Track 2 is I Wanna Be Degraded.  The tempo quickens, the drum/guitar pairing is familiar to the listeners ear, obviously tracking the Ramones referencing title.  Personally, I think this song is an immortal classic.  The theme of degradation is so central to modern life, and it also tracks the "degraded" quality of the recording itself.  The central lyrics are shocking and clever and introduce an element outside of the realm of "twee" or "cutsey." An edge, if you will.

   When I listened to the Milo Goes To Compton test press at M*Theory records (because my turntable was broken by Crocodiles bassist Marco Gonzalez during a festive celebration.) it was GOLDMINE, track 3 on the record, that stuck out because the vocals are layered 3 or 4 times on top of each other, and for the first time, a keyboard is introduced to the basic drums/guitar combination.  The Album literally expands in scope, and right on time- without a surfeit of self indulgent songs in between I Wanna Be Degraded and Goldmine.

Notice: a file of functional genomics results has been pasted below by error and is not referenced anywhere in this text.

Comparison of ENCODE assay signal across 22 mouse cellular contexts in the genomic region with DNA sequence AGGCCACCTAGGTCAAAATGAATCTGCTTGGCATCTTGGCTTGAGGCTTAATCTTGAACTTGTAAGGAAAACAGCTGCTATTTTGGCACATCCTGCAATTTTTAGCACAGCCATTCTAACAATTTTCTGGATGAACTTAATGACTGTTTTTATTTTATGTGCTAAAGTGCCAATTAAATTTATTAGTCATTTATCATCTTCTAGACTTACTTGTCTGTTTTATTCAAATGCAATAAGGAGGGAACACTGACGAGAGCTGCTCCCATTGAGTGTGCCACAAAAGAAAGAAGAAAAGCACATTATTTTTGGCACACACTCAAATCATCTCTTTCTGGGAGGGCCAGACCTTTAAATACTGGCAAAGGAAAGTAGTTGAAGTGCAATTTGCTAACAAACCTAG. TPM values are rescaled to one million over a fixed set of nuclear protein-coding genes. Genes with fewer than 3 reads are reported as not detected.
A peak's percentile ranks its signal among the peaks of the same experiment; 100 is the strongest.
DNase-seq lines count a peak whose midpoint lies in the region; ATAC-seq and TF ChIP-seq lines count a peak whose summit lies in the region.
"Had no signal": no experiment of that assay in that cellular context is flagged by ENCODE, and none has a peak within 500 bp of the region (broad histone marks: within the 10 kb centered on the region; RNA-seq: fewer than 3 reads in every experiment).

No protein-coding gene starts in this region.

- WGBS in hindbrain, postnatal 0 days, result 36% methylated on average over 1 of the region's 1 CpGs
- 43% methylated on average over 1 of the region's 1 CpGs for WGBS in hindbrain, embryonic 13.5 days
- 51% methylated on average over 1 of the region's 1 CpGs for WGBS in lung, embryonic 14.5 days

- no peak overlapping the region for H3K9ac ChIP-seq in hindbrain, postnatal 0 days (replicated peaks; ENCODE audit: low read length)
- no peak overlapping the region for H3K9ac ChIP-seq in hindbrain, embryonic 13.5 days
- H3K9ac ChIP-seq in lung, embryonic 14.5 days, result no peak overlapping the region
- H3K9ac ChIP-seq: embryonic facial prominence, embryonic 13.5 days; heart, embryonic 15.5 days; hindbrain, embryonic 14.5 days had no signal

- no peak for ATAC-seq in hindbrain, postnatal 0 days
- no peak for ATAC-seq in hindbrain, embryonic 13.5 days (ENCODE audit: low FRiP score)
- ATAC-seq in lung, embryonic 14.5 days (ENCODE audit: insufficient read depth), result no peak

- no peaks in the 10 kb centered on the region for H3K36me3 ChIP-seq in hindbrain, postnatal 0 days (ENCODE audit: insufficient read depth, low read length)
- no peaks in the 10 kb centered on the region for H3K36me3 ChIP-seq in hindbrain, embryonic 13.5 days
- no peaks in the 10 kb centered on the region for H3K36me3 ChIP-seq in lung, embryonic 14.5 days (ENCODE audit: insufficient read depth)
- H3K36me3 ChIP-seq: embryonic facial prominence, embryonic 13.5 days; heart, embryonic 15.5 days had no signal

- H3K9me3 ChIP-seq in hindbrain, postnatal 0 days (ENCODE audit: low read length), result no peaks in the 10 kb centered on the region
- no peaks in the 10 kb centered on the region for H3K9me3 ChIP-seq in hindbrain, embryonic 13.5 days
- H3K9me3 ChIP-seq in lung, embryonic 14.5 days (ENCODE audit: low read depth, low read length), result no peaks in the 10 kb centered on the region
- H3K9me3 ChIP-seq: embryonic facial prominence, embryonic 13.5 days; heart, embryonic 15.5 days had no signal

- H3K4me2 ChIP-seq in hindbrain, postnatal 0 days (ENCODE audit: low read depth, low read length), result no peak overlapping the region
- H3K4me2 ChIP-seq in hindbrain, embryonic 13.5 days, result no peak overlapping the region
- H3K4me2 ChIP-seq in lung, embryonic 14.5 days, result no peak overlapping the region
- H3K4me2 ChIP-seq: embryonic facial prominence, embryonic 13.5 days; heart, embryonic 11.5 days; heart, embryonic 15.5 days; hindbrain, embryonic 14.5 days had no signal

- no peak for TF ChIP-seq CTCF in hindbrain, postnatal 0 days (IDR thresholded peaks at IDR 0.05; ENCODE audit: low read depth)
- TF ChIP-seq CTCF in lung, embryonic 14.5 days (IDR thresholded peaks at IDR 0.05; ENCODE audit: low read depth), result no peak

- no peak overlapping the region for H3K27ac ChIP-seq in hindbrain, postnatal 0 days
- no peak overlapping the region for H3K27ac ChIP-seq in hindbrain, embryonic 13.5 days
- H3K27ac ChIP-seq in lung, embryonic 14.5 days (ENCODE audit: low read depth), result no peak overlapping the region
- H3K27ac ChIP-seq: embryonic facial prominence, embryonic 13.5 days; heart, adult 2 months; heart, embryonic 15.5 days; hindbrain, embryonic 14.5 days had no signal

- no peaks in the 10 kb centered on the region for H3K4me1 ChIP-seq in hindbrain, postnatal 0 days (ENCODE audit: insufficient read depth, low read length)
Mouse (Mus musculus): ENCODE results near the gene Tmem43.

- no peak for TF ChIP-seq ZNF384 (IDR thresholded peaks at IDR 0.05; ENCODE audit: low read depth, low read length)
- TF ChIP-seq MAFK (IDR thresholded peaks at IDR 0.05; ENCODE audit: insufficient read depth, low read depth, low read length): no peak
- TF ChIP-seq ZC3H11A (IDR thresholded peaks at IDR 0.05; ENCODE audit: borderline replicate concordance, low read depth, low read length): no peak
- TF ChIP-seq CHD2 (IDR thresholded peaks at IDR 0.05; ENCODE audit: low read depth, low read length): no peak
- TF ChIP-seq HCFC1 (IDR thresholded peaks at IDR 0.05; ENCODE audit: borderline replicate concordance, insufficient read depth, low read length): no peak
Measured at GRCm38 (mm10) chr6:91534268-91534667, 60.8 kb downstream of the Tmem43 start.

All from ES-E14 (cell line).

If Milo Goes To Compton hasn't won you over by track 3, you have no heart and are a soul-less monster. I defy anyone to actually listen to the first three songs of the record and not say it's a great record.

  Great Pop Music is about restraint. It's about with working what's available to you and creating a new world.  Great Pop Music draws you in, and it uses limitations as strengths.  That is the case with the drum machine/guitar/vocals pairing of Milo Goes To Compton-  this is pop music stripped down to an essence, so refined and spare that it requires no fillips.

     It is also a quality that all of the break-out Artists of the larger Art Fag Recordings/Zoo Music family: Crocodiles, Dum Dum Girls, Best Coast, Dirty Beaches and Colleen Green- possess, as well as non-family member but close in time and space Artists  like Wavves, No Age and Abe Vigoda: It's the ability to rise above limited material circumstances by the use of superior song writing and deft deployment of available resources. In that respect, all of these Artists are like all of the other Artists to emerge from any "Underground" anywhere- doing more with less.